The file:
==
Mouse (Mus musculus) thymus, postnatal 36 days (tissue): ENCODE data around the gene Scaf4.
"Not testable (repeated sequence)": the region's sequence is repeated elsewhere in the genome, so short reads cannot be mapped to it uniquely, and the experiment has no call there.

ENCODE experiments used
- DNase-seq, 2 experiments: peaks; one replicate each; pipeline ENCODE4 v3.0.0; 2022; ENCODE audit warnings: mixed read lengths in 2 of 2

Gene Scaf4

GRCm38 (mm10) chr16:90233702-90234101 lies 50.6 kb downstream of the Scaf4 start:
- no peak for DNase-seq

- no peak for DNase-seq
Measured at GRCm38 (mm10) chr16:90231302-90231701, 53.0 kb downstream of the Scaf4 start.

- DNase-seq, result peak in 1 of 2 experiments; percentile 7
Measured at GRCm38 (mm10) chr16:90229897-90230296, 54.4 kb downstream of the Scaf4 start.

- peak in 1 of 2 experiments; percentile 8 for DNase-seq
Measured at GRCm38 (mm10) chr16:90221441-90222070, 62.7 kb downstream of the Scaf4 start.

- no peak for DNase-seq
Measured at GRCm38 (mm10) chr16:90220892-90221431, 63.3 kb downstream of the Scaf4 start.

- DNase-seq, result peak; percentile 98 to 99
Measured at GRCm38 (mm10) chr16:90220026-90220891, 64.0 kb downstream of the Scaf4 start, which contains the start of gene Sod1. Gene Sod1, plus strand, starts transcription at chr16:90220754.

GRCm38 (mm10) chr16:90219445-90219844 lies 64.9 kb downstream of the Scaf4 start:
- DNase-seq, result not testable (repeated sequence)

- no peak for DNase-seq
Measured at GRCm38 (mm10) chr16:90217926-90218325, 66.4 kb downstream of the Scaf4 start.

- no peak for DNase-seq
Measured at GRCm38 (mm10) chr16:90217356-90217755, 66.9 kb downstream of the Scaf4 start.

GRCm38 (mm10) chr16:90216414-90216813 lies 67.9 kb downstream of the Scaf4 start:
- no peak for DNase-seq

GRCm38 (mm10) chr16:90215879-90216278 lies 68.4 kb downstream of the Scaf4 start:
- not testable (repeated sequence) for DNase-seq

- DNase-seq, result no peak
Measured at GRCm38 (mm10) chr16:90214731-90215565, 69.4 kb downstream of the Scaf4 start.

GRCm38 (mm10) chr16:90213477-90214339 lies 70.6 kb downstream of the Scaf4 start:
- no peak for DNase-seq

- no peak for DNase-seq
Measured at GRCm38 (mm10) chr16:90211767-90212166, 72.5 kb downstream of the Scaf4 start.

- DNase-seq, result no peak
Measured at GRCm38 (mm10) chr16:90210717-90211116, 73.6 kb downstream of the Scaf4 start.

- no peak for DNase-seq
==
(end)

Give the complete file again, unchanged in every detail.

Mouse (Mus musculus) thymus, postnatal 36 days (tissue): ENCODE data around the gene Scaf4.
"Not testable (repeated sequence)": the region's sequence is repeated elsewhere in the genome, so short reads cannot be mapped to it uniquely, and the experiment has no call there.

ENCODE experiments used
- DNase-seq, 2 experiments: peaks; one replicate each; pipeline ENCODE4 v3.0.0; 2022; ENCODE audit warnings: mixed read lengths in 2 of 2

Gene Scaf4

GRCm38 (mm10) chr16:90233702-90234101 lies 50.6 kb downstream of the Scaf4 start:
- no peak for DNase-seq

- no peak for DNase-seq
Measured at GRCm38 (mm10) chr16:90231302-90231701, 53.0 kb downstream of the Scaf4 start.

- DNase-seq, result peak in 1 of 2 experiments; percentile 7
Measured at GRCm38 (mm10) chr16:90229897-90230296, 54.4 kb downstream of the Scaf4 start.

- peak in 1 of 2 experiments; percentile 8 for DNase-seq
Measured at GRCm38 (mm10) chr16:90221441-90222070, 62.7 kb downstream of the Scaf4 start.

- no peak for DNase-seq
Measured at GRCm38 (mm10) chr16:90220892-90221431, 63.3 kb downstream of the Scaf4 start.

- DNase-seq, result peak; percentile 98 to 99
Measured at GRCm38 (mm10) chr16:90220026-90220891, 64.0 kb downstream of the Scaf4 start, which contains the start of gene Sod1. Gene Sod1, plus strand, starts transcription at chr16:90220754.

GRCm38 (mm10) chr16:90219445-90219844 lies 64.9 kb downstream of the Scaf4 start:
- DNase-seq, result not testable (repeated sequence)

- no peak for DNase-seq
Measured at GRCm38 (mm10) chr16:90217926-90218325, 66.4 kb downstream of the Scaf4 start.

- no peak for DNase-seq
Measured at GRCm38 (mm10) chr16:90217356-90217755, 66.9 kb downstream of the Scaf4 start.

GRCm38 (mm10) chr16:90216414-90216813 lies 67.9 kb downstream of the Scaf4 start:
- no peak for DNase-seq

GRCm38 (mm10) chr16:90215879-90216278 lies 68.4 kb downstream of the Scaf4 start:
- not testable (repeated sequence) for DNase-seq

- DNase-seq, result no peak
Measured at GRCm38 (mm10) chr16:90214731-90215565, 69.4 kb downstream of the Scaf4 start.

GRCm38 (mm10) chr16:90213477-90214339 lies 70.6 kb downstream of the Scaf4 start:
- no peak for DNase-seq

- no peak for DNase-seq
Measured at GRCm38 (mm10) chr16:90211767-90212166, 72.5 kb downstream of the Scaf4 start.

- DNase-seq, result no peak
Measured at GRCm38 (mm10) chr16:90210717-90211116, 73.6 kb downstream of the Scaf4 start.

- no peak for DNase-seq